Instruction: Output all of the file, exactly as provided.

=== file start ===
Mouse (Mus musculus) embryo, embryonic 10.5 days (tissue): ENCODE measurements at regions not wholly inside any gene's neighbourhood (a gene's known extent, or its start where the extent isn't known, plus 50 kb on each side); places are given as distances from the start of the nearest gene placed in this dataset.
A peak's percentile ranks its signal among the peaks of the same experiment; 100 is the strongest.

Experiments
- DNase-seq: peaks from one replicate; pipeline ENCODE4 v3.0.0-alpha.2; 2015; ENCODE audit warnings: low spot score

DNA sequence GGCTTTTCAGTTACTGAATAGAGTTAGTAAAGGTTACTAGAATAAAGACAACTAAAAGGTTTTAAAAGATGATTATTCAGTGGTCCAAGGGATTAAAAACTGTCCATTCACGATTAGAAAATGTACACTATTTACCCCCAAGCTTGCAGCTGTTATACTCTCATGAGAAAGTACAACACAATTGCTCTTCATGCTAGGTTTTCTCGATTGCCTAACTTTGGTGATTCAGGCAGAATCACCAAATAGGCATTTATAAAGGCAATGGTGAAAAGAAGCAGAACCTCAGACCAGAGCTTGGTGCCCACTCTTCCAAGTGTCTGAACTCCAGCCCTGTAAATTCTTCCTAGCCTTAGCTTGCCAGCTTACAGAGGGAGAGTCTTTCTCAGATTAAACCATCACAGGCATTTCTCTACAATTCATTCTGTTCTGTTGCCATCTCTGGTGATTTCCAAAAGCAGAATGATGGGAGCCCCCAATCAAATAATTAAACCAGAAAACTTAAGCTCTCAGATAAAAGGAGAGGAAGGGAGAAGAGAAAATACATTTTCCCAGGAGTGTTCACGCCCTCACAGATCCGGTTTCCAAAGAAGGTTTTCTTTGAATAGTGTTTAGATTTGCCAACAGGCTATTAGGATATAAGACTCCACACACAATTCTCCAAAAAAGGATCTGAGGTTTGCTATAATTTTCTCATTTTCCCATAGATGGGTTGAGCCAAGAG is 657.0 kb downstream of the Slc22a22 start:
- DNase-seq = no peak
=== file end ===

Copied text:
Mouse (Mus musculus) embryo, embryonic 10.5 days (tissue): ENCODE measurements at regions not wholly inside any gene's neighbourhood (a gene's known extent, or its start where the extent isn't known, plus 50 kb on each side); places are given as distances from the start of the nearest gene placed in this dataset.
A peak's percentile ranks its signal among the peaks of the same experiment; 100 is the strongest.

Experiments
- DNase-seq: peaks from one replicate; pipeline ENCODE4 v3.0.0-alpha.2; 2015; ENCODE audit warnings: low spot score

DNA sequence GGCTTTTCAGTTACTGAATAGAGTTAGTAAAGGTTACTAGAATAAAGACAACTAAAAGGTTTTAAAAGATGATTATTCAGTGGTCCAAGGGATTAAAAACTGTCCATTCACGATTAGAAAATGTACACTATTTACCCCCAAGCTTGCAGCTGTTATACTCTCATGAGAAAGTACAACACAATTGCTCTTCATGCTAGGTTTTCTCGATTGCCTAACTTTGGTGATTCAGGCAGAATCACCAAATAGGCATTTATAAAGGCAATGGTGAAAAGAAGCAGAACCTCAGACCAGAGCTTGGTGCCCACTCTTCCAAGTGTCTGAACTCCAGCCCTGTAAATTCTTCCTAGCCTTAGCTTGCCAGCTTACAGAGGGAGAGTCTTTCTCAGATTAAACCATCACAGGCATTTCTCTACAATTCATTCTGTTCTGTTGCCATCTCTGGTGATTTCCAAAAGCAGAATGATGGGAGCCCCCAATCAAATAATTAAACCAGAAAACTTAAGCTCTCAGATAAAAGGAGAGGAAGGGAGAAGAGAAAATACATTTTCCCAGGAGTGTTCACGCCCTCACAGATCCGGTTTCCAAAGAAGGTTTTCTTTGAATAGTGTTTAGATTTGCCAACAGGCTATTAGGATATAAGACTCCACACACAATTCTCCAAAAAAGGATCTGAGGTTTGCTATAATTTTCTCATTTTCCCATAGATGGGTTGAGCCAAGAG is 657.0 kb downstream of the Slc22a22 start:
- DNase-seq = no peak